Cecilia Muldoon – a driving force


Profile of a most unusual scientist entrepreneur with wine in her sights. A version of this article is published by the Financial Times. 

September’s board meeting of VeriVin had to be delayed because its Mexican wine taster, ballet dancer founder was busy judging classic cars at Salon Privé at Blenheim Palace. 

VeriVin is a tech startup based just outside Oxford, part-funded by the university. Masterminded by Dr Cecilia Muldoon (whose entry in our wine writing competition we published last year), it aims to compile a unique database of wine identity tags without ever opening a bottle – essential for seriously expensive wines. Via spectroscopy, using light to study matter, she hopes eventually to help the wine world stamp out counterfeiting, profile and control wine quality, monitor the condition of individual bottles, and possibly test for faults.

VeriVin is just one string to Muldoon’s bow. Born in Mexico – with a father whose classic car collection is kept mainly in the United States, for security – she started dancing before she was three years old, according to her mother. When she was 11, she was good enough to spend a year at the Paris Opera ballet school and then to be taken under the wing of the San Francisco ballet school. Eventually, her father put his foot down and she adopted a more conventional educational path, so now she continues to dance, but just as a hobby.

She was classmates with Mark Zuckerberg at a boarding school in New Hampshire and later majored in physics and finance at Princeton. On graduation in 2006, she was offered a job at Goldman Sachs but chose to study physics at Oxford instead. A PhD was followed by a stint with an instrumentation company in Switzerland, where it dawned on her that her academic specialism, quantum computing, might be applied to wine. (She is also a Wine & Spirit Education Trust graduate and was president of the Oxford University Wine Circle and captain of the Oxford university blind wine tasting team. Of course.)

With the encouragement of her PhD supervisor Professor Axel Kuhn, she has set up a research lab with a multinational staff of seven dedicated to analysing wine through the glass. An important mentor has been Steve Davies, Waynflete Professor of Chemistry, another wine-loving Oxford scientist (and part-time local restaurateur), with a famous cellar and a proven record in financially successful projects. A role model, one might say.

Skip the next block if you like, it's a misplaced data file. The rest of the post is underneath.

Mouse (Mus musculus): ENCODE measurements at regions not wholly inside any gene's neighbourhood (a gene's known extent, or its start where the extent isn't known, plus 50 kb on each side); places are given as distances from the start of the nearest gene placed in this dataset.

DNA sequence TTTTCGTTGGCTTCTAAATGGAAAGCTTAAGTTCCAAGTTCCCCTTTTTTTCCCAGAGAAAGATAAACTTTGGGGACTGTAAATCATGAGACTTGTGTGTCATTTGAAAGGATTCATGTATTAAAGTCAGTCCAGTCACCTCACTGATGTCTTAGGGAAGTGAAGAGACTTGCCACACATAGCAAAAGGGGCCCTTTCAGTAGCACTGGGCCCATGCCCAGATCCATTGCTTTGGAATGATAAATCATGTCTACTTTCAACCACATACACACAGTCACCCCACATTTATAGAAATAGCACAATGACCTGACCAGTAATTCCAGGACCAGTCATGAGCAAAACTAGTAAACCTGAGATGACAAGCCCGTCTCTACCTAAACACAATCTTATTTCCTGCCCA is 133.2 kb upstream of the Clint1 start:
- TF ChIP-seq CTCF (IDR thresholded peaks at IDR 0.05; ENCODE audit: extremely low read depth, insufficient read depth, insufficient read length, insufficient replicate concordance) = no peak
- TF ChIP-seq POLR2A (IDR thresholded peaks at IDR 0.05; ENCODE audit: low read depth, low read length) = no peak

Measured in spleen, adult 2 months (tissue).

In their first few months they have learnt a lot. For a start, wine turns out to be much harder to analyse into its constituent parts by spectroscopy than many other liquids. So much of wine is water, then ethanol, that the complex array of minor ingredients, so important for identification, can be difficult to assess through a bottle – especially if that bottle is anything other than clear glass. If the glass has any yellow elements to it, for example, as most burgundy bottles do, it plays havoc with the spectra. One of her staff, perforce, is a glass scientist – and Dr Edoardo Ceci Ginistrelli has come to realise just how many different sorts of glass are used by wine bottlers. (A further complication is that recycled glass is often a mixture of them.)

Added to that, red wine has its own problems beyond the bottle it comes in – its fluorescence tends to drown everything else out. 'Once you can test red wine, you can test anything', Muldoon told me as she ferried me from Oxford Parkway to a meeting with some of her key associates in her racing green 1955 TR3. (Her next car, just delivered, is the 1974 Dino Ferrari below, and she is learning to race in a 1994 Mazda MX5.) For the moment, the VeriVin team have found that the perfect liquid to analyse with a spectrometer is olive oil in a clear glass bottle. 'You should see the beautiful spectra we get from olive oil. For a while we were kidding that we should become VeriOil', she said.